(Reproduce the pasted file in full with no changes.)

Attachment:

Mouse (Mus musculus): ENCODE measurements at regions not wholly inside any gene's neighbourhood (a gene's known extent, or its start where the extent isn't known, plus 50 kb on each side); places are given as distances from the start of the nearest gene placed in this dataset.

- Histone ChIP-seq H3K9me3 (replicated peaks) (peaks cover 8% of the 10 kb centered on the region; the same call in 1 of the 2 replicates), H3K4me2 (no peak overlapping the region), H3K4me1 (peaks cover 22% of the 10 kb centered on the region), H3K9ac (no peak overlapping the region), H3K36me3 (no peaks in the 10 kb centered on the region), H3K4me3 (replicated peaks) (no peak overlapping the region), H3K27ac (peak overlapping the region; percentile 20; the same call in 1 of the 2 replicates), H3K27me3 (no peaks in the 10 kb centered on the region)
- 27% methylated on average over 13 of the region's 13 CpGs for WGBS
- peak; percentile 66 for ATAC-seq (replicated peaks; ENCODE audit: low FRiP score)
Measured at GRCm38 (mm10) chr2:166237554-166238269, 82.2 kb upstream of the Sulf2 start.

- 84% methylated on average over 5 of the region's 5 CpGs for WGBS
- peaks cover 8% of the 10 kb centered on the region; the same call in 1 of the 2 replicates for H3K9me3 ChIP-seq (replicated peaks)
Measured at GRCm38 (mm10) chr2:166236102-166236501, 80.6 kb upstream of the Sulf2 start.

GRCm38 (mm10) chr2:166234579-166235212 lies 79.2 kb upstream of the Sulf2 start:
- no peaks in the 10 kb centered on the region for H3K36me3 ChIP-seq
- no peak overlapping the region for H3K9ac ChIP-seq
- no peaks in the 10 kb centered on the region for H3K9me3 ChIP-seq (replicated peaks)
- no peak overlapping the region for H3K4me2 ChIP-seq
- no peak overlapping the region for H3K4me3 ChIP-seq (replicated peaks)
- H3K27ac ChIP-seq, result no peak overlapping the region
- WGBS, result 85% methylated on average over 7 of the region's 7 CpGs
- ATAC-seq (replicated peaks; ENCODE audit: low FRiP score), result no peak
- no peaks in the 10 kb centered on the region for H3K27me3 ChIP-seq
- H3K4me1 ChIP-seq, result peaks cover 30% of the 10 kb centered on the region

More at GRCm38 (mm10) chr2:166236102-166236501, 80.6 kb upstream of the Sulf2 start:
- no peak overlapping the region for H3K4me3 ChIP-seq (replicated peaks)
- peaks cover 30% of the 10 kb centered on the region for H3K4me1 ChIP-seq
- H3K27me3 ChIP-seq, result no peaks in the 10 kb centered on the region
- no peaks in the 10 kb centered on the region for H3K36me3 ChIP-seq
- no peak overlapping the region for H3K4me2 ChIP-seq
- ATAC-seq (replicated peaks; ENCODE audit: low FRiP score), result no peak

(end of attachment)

Mouse (Mus musculus): ENCODE measurements at regions not wholly inside any gene's neighbourhood (a gene's known extent, or its start where the extent isn't known, plus 50 kb on each side); places are given as distances from the start of the nearest gene placed in this dataset.

- Histone ChIP-seq H3K9me3 (replicated peaks) (peaks cover 8% of the 10 kb centered on the region; the same call in 1 of the 2 replicates), H3K4me2 (no peak overlapping the region), H3K4me1 (peaks cover 22% of the 10 kb centered on the region), H3K9ac (no peak overlapping the region), H3K36me3 (no peaks in the 10 kb centered on the region), H3K4me3 (replicated peaks) (no peak overlapping the region), H3K27ac (peak overlapping the region; percentile 20; the same call in 1 of the 2 replicates), H3K27me3 (no peaks in the 10 kb centered on the region)
- 27% methylated on average over 13 of the region's 13 CpGs for WGBS
- peak; percentile 66 for ATAC-seq (replicated peaks; ENCODE audit: low FRiP score)
Measured at GRCm38 (mm10) chr2:166237554-166238269, 82.2 kb upstream of the Sulf2 start.

- 84% methylated on average over 5 of the region's 5 CpGs for WGBS
- peaks cover 8% of the 10 kb centered on the region; the same call in 1 of the 2 replicates for H3K9me3 ChIP-seq (replicated peaks)
Measured at GRCm38 (mm10) chr2:166236102-166236501, 80.6 kb upstream of the Sulf2 start.

GRCm38 (mm10) chr2:166234579-166235212 lies 79.2 kb upstream of the Sulf2 start:
- no peaks in the 10 kb centered on the region for H3K36me3 ChIP-seq
- no peak overlapping the region for H3K9ac ChIP-seq
- no peaks in the 10 kb centered on the region for H3K9me3 ChIP-seq (replicated peaks)
- no peak overlapping the region for H3K4me2 ChIP-seq
- no peak overlapping the region for H3K4me3 ChIP-seq (replicated peaks)
- H3K27ac ChIP-seq, result no peak overlapping the region
- WGBS, result 85% methylated on average over 7 of the region's 7 CpGs
- ATAC-seq (replicated peaks; ENCODE audit: low FRiP score), result no peak
- no peaks in the 10 kb centered on the region for H3K27me3 ChIP-seq
- H3K4me1 ChIP-seq, result peaks cover 30% of the 10 kb centered on the region

More at GRCm38 (mm10) chr2:166236102-166236501, 80.6 kb upstream of the Sulf2 start:
- no peak overlapping the region for H3K4me3 ChIP-seq (replicated peaks)
- peaks cover 30% of the 10 kb centered on the region for H3K4me1 ChIP-seq
- H3K27me3 ChIP-seq, result no peaks in the 10 kb centered on the region
- no peaks in the 10 kb centered on the region for H3K36me3 ChIP-seq
- no peak overlapping the region for H3K4me2 ChIP-seq
- ATAC-seq (replicated peaks; ENCODE audit: low FRiP score), result no peak